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Here are a few comparision photos taken to show difference between D700 and D800 at f/16
The D700 has been around for nearly two years so in DSLR terms it is due for its pension. Two ePHOTOzine experts take a long, lingering look at it and wonder if now is the time to snap up a bargain
Moving on up! For the ultimate image quality you should consider going full-frame and here we test three of the very best.
The Nikon D700 has been launched and London braces itself for Matt Grayson's imminent arrival.
The D700 sets the benchmark for an affordable full-frame Nikon. Based on the same chipset as the D3 series, the D700 promised D3 style image quality at half the price - and man, does it deliver. With a fully customisable menu and shooting system, this is actually many cameras in one and can be setup to perform different kinds of shooting at the touch of a button. Sure, this takes time initially, but once set is a God-send.
The camera has Pro features and protection and ours have endured everything from snow to torrential rain without mishap. The controls are simply superb - as any Nikon user will tell you, they are very easy to operate cameras. The AF is very quick, the high ISO feature is just sublime and the image quality is just ridiculous - so good in fact that we are doing very little out of camera work to get to our finished images from both weddings and studio work.
Problems?? - yes there are a few. The rubber cover at the AF switch comes away from the body too easily (for service access methinks) and there are concerns that the hotshoe is prone to damage when using with an SB-900 flash (we've had 2 replaced for this), but for a Pro level piece of kit these are relatively minor complaints.
If you are looking for a great Full-frame camera at a knock-down price then look no further. The D700 is a bargain.
I moved from the D300 to D700 after a lot of soul searching. I was concerned I wouldn't see any great advantage. However within 10 minutes of using it for the first time I was blown away with it. I have used it in various situations / genres and found no serious drawbacks.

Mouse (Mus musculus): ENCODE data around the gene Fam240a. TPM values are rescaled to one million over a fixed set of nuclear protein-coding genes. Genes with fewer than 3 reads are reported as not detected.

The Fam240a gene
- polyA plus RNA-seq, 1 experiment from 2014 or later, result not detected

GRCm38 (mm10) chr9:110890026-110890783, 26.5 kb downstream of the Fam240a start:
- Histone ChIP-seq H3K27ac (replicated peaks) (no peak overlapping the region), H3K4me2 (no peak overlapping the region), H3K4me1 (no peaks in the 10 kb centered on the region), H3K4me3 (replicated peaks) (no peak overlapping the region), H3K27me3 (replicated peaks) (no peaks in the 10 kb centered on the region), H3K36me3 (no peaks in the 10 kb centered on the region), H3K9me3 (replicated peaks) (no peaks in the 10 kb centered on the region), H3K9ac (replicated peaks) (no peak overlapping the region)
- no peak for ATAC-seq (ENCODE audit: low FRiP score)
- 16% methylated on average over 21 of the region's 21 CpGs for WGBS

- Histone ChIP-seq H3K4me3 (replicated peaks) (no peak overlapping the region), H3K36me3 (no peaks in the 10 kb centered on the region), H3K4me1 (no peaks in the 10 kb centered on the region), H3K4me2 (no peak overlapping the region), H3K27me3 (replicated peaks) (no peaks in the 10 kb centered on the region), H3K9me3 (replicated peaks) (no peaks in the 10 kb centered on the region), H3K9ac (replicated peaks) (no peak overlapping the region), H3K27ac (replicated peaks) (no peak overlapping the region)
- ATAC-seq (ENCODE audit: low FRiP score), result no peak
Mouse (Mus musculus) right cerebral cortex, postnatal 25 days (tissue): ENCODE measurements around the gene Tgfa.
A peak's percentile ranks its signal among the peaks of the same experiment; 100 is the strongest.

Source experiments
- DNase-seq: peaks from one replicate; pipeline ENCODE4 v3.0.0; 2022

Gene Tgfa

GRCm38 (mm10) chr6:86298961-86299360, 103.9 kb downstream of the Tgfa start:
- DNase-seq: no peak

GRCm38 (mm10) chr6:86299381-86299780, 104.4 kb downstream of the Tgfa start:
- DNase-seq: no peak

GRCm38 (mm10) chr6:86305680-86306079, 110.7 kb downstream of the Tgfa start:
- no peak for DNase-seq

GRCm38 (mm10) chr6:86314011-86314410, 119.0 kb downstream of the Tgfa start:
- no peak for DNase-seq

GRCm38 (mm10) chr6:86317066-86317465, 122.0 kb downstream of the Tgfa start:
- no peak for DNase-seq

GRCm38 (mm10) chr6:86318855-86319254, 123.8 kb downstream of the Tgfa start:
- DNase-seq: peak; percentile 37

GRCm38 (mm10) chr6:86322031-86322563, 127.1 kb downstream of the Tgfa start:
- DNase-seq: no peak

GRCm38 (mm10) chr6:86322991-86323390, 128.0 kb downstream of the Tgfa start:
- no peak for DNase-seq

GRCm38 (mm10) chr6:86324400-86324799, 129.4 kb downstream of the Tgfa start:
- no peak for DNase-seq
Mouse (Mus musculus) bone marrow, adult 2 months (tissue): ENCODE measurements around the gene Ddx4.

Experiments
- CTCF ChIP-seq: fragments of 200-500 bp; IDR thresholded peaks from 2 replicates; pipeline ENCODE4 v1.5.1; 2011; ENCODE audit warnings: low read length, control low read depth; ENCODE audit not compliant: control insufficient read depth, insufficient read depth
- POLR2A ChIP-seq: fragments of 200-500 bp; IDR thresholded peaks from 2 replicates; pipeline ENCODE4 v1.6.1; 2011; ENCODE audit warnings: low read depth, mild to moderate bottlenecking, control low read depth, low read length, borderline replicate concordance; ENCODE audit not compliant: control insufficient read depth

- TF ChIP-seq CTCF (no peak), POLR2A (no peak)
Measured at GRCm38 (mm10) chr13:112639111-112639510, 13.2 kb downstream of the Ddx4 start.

Now what I like about the D700.
1. Excellent dynamic range, even better than the D300 (which was excellent) - particularly in 14bit where you can recover an incredible amount of detail in RAW.
2. The incredible high ISO performance, I have used it over ISO4000 with super results. Even when set by mistake at ISO 800 for landscape - I didn't get any noise even in deep shadows - even pixel peeping (near perfect exposure tho').
3. Creative lighting system - the pop up flash can be used to control Nikons highly intuitive flashes like the SB800 & SB900, tho in outside environment the results can be hit or miss.
4. It might sound trivial, but for a left eye shooter like me the eye piece, I no longer have problems with my nose on the AF point selecter.
5. I like the integral eye piece cover - which you do need for long exposures.
6. Super live view, which in low lighting conditions is great for framing and checking a 100% view.
Very clear viewfinder
7. Easy to get used to after the D300
8. The info button, easy access to the menus (which are fairly easy to navigate)
9. Antidust, can't remember the last time I used the heal tool for dust bunnies (I have for sea spray tho!)
Now for the negatives, or more correctly niggles.
1. Much reduced battery life compared to the Nikon D700
2. Compared to the D300 the AF points don't cover as much of the viewfinder
3. The lenses seem to hunt more in low light than they did on the D300
4. Exposure tends to be slightly on the bright side, to avoid clipping highlights, -0.3 to 0.7 ev often required (not really a problem - the histogram is very accurate).
5. 95% viewfinder
What would I like in a replacement?
Well I won't be rushing out to replace the D700. But heres my wish list
1. 100% viewfinder
2. More pixels with same ISO performance - but I stress only really needed for Panoramas, which format I like (would negate the need for stitching for large prints).
3. Better battery life.
4. "Live" Histogram
5. Better FPS at 14 bit for wildlife
6. ISO 100 native ISO (currently ISO 200 with low -1 for ISO 100)
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